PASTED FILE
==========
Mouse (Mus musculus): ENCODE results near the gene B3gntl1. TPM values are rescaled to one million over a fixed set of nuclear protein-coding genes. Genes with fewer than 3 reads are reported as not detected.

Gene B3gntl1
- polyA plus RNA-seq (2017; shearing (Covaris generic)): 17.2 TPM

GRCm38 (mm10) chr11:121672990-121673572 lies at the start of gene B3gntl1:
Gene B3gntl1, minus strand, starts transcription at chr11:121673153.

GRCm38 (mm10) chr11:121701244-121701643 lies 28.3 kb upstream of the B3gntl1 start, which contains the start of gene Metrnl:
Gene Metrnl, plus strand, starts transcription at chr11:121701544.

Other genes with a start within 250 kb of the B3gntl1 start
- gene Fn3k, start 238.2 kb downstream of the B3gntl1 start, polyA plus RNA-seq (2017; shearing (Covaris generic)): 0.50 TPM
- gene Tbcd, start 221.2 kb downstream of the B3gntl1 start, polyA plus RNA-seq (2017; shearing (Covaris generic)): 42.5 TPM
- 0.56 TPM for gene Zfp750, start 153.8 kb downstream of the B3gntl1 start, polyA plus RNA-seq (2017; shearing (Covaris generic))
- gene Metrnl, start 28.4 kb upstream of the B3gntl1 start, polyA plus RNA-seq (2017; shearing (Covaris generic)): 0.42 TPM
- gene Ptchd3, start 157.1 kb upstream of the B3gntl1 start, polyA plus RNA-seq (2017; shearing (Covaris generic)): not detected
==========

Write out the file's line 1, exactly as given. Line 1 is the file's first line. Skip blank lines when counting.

Mouse (Mus musculus): ENCODE results near the gene B3gntl1. TPM values are rescaled to one million over a fixed set of nuclear protein-coding genes. Genes with fewer than 3 reads are reported as not detected.